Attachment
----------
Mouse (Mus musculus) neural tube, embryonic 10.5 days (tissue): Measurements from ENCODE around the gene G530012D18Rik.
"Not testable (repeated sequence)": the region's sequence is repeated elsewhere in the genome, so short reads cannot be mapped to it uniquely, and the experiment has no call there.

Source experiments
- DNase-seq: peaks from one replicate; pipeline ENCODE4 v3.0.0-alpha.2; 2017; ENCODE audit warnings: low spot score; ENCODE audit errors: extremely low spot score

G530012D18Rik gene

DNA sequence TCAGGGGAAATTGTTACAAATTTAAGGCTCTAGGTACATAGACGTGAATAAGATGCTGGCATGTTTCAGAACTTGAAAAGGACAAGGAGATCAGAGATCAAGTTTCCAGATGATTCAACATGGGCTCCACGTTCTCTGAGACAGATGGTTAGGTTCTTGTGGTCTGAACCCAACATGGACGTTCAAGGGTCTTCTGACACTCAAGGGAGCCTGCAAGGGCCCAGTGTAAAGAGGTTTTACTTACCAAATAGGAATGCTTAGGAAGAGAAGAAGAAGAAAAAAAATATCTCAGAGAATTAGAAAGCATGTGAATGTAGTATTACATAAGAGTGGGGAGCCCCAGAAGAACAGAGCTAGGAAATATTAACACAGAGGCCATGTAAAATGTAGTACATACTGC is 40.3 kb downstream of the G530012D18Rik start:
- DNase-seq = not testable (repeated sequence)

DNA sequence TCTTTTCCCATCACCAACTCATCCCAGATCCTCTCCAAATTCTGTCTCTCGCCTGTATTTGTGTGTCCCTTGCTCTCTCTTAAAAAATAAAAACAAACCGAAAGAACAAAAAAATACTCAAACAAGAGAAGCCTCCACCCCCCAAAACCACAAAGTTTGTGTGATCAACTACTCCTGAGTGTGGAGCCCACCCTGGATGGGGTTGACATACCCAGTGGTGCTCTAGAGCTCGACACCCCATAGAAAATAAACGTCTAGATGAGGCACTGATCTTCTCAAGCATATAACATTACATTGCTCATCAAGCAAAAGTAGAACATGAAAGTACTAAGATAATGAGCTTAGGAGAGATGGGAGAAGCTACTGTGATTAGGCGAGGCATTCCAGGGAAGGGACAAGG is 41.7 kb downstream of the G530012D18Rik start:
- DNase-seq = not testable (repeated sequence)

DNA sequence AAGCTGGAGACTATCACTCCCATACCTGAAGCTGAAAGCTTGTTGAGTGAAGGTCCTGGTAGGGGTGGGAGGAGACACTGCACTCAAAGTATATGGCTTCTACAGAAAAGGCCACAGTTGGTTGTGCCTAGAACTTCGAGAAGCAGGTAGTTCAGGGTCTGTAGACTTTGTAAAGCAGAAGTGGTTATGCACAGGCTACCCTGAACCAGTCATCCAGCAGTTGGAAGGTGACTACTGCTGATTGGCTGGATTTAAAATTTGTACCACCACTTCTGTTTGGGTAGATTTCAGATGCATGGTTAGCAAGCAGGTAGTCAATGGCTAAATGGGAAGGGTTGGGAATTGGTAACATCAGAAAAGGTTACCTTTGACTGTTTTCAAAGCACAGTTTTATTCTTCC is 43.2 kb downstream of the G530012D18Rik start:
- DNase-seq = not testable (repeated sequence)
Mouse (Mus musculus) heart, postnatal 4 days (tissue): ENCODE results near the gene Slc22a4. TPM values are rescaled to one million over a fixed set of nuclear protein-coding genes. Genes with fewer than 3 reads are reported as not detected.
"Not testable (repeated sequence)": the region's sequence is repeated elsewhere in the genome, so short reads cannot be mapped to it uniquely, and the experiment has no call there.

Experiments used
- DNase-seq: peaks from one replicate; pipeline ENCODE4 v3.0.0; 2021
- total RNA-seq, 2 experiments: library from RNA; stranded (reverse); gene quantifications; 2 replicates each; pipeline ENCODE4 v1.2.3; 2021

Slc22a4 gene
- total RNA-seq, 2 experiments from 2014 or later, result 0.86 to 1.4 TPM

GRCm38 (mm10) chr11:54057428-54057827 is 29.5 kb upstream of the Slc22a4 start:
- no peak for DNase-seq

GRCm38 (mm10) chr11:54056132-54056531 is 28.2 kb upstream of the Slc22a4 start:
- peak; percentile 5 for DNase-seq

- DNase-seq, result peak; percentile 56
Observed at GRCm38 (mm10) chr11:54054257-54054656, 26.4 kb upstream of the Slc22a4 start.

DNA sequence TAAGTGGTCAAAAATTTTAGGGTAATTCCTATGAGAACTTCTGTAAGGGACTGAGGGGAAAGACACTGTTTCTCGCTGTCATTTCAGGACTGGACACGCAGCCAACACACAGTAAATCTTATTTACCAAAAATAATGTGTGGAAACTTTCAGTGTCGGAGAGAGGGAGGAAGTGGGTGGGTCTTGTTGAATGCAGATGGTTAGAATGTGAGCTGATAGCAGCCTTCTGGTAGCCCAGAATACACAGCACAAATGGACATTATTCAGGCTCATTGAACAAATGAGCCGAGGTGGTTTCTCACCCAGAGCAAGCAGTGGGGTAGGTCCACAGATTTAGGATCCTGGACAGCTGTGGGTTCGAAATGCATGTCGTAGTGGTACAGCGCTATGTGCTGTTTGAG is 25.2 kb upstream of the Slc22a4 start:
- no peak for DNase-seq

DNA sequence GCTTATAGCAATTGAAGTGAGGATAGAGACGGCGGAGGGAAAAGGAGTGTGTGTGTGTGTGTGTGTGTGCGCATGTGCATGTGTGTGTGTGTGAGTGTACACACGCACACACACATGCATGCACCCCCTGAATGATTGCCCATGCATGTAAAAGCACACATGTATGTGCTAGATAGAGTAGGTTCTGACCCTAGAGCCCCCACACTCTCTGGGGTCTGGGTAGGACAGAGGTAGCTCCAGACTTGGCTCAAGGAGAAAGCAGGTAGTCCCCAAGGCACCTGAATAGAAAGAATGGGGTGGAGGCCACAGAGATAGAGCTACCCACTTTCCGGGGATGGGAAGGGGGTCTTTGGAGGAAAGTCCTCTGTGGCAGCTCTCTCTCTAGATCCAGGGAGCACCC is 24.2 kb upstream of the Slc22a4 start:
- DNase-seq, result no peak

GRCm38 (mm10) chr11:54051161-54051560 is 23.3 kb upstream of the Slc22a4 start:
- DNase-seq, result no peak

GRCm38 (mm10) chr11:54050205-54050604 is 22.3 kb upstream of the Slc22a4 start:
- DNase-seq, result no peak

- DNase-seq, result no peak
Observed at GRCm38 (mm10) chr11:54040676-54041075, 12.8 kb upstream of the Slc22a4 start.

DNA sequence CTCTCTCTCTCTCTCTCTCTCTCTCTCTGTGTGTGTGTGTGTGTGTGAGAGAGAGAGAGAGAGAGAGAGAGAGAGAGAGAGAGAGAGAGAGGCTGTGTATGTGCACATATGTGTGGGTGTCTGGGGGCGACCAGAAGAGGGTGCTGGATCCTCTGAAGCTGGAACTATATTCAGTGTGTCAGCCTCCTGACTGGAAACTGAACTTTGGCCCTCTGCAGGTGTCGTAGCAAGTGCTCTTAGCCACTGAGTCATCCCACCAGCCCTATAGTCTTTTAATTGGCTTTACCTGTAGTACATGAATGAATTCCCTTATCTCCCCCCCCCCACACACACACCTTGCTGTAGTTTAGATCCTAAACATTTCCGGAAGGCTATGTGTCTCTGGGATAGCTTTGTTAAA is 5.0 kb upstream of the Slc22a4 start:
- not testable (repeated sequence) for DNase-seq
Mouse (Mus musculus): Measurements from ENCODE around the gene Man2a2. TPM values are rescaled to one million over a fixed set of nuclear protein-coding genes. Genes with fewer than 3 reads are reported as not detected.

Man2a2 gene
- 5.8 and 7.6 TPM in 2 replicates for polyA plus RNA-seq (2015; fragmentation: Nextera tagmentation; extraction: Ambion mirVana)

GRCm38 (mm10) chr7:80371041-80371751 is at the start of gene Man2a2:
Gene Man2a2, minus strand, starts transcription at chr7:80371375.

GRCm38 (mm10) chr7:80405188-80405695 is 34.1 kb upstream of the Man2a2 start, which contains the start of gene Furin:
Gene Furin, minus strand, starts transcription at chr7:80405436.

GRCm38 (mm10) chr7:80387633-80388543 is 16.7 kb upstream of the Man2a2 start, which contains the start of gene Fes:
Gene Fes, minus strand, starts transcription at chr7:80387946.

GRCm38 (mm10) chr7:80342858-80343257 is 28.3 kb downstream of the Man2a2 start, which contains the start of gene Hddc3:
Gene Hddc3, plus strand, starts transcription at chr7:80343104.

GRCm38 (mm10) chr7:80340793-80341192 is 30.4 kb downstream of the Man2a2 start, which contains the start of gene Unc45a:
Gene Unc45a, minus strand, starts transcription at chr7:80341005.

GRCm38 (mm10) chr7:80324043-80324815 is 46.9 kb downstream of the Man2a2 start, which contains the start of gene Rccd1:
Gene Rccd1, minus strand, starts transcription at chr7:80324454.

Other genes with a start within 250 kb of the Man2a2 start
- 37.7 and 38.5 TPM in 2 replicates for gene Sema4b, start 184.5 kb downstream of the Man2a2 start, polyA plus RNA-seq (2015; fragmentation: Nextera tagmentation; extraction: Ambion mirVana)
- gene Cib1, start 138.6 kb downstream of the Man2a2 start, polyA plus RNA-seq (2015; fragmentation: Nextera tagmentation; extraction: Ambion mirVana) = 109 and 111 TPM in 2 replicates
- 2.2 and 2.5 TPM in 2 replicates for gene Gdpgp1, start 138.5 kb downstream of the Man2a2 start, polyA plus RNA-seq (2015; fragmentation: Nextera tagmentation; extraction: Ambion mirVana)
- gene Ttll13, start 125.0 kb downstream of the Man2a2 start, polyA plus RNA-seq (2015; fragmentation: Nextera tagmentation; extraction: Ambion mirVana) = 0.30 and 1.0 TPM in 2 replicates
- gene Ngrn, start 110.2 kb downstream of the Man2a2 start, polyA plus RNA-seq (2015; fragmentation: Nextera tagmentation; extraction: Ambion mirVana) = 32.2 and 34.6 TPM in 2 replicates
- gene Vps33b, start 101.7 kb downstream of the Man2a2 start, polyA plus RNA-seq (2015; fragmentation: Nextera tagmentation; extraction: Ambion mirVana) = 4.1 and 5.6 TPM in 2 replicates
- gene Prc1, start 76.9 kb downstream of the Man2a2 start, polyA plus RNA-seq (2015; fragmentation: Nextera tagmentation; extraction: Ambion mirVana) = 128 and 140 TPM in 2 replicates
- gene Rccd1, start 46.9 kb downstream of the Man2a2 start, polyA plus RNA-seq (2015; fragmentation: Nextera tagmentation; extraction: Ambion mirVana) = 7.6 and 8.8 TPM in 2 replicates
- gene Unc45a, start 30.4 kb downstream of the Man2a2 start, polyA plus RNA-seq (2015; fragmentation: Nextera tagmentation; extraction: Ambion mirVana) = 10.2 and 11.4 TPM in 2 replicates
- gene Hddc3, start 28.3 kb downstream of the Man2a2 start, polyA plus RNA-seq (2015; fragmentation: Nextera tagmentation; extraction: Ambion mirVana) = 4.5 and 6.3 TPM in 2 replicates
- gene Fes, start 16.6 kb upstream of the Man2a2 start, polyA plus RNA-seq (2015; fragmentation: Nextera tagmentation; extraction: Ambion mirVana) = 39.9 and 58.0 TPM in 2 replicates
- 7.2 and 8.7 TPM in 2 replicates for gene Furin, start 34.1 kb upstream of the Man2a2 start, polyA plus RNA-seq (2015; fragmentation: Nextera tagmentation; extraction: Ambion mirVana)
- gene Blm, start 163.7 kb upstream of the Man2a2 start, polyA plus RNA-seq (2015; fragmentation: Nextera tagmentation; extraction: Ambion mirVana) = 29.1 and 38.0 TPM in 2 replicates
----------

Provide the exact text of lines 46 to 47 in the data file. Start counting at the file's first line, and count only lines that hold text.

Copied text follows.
GRCm38 (mm10) chr7:80342858-80343257 is 28.3 kb downstream of the Man2a2 start, which contains the start of gene Hddc3:
Gene Hddc3, plus strand, starts transcription at chr7:80343104.